April 17, 2016      

Order fulfillment is currently a labor-intensive task, and consumers expecting fast e-commerce are putting increasing strain on retail supply chains. Warehouse robots are widely viewed as the solution to the problem, but only a few are ready.

At the MODEX trade show in Atlanta this month, IAM Robotics demonstrated Swift, which it described as “the world’s first mobile, autonomous piece-picking robot.”

“We were the only company that demonstrated a mobile picking robot that was able to drive, find products, and pick them up by itself using perception and manipulation,” said Tom Galluzzo, CEO of IAM Robotics. “To my knowledge, we’re the only ones able to do this right now.”

Swift is now commercially available and is offered along with Pittsburgh-based IAM’s Flash product scanner and its SwiftLink fleet management software.

Why supply chains need automation

“There’s a stronger market need now than 15 to 20 years ago. The material handling market wasn’t looking at lean warehouse automation until Kiva Systems came along,” Galluzzo said, referring to the company now known as Amazon Robotics.

Tom Galluzzo, CEO of IAM Robotics

Two trends are driving warehouse robotics, says IAM Robotics CEO Tom Galluzzo.

“There are two major trends: e-commerce growth and urbanization,” he explained. “As e-commerce companies grow, they need to distribute smaller quantities of products more frequently.”

“Urbanization makes the distribution model harder for a lot of supply chain logistics companies because they can’t ship traditional quantities into dense urban areas,” Galluzzo told Robotics Business Review. “E-commerce has led to ‘dark stores,’ in which retail stores become endpoints for last-mile delivery and order fulfillment.”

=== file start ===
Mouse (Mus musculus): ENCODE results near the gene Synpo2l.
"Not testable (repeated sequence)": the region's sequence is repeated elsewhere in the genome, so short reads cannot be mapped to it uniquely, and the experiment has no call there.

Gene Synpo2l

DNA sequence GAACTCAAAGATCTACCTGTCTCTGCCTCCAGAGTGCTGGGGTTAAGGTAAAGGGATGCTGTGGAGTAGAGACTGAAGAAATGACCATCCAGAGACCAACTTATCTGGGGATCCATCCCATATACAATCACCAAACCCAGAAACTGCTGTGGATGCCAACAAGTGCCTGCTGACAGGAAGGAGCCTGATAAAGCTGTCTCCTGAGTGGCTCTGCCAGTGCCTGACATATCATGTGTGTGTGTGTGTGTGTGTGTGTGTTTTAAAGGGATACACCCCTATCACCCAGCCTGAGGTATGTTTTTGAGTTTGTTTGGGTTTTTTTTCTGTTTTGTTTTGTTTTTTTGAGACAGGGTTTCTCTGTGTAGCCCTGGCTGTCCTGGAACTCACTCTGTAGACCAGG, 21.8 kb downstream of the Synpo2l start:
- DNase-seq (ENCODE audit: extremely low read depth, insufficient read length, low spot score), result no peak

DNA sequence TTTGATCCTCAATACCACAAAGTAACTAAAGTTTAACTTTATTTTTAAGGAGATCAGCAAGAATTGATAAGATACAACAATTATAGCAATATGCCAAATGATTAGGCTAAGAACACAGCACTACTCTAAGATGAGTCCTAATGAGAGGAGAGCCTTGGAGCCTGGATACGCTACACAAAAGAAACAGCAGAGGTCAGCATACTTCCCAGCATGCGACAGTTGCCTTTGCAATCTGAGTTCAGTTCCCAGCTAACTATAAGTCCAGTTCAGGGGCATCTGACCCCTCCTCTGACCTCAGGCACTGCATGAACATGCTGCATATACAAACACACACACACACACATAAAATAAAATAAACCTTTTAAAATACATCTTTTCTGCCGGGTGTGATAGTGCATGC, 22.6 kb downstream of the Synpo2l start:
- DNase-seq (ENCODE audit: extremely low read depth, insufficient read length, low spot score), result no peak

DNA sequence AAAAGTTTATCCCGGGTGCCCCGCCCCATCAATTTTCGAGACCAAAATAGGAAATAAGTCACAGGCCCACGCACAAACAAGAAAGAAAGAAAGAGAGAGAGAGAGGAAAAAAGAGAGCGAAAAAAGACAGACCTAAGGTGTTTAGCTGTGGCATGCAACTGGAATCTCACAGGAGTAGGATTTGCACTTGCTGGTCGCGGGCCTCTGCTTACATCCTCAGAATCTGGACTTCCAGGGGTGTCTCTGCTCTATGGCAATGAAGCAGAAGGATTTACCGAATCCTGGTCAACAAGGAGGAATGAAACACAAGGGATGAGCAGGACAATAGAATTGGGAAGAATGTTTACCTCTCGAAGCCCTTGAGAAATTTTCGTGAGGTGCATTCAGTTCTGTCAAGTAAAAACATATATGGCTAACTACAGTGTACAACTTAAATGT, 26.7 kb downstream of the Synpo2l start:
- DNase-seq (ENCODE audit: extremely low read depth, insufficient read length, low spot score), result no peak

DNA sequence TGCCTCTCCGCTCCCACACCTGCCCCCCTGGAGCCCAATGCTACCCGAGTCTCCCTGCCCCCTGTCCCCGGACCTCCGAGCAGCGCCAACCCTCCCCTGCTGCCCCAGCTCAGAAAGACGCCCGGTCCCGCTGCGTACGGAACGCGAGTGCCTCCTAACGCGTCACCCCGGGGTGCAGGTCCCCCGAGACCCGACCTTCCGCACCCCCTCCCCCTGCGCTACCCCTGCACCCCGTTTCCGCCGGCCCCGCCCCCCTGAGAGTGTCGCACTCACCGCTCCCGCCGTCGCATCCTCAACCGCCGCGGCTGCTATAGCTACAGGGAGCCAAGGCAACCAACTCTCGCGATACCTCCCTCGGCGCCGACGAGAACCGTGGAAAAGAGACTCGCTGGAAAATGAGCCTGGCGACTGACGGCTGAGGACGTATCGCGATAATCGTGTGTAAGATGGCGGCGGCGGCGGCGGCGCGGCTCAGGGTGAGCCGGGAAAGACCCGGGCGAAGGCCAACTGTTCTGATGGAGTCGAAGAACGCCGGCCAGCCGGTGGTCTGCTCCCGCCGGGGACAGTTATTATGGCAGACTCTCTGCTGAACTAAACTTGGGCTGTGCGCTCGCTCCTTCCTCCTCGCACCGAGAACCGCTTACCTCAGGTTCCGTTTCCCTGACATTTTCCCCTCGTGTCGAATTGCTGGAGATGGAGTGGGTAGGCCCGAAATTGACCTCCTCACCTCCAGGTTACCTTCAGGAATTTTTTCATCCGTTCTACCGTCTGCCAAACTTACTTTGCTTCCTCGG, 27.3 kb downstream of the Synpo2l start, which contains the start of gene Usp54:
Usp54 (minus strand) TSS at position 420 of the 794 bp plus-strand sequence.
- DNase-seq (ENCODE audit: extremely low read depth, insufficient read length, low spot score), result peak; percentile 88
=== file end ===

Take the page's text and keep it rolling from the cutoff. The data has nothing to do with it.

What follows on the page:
“Brick-and-mortar retailers looking to complete in the e-commerce market use the same channel as regular retail but pick individual products for shipping to customers,” he said. “A lot of retailers have tried ‘omnichannel‘ distribution without e-commerce fulfillment to retrieve products, but that’s not desirable. They actually end up with unexpected things like [being] out of stock.”

“Having a dark store enables certain retailers to control what a regular distribution center would do,” Galluzzo said. “About 80 to 90 percent of operations don’t yet have robotics picking.”

However, there aren’t enough people to meet the demand for order fulfillment. “I’ve seen projections of a million-worker shortage in supply chain in the next five years,” he said.

“There’s an almost 100 percent chance that somewhere in the supply chain, someone is touching your orders,” Galluzzo added. “The supply chain is not nearly as automated as the rest of the world might believe.”

“A lot of automation systems designed around peak time, but that can be expensive,” he said. “With modern robotics, we don’t have to design automated storage around peak demand that’s eight times normal.”

“Since Swift is designed to work with existing infrastructure, it can work in any warehouse, dark store, or even retail stores,” he said. “It wouldn’t interfere with customers trying to browse.”

Swift picking starts with scanning, vision

“Swift took a significant development effort of about three years,” Galluzzo said. “It took about two years from scratch to the first autonomous robot prototype.”

The mobile robot uses 2D and 3D cameras for both product sensing and navigation, and it can see in 360 degrees.

“In our workflow, the customer teaches the robot how to recognize each product using the Flash scanner, which is like a miniature photo studio,” Galluzzo said. “The user can take each product and collect 2D pictures, 3D surface models, the dimensions, and weight. We then teach each robot how to pick.”

IAM Robotics' workflow for its warehouse robots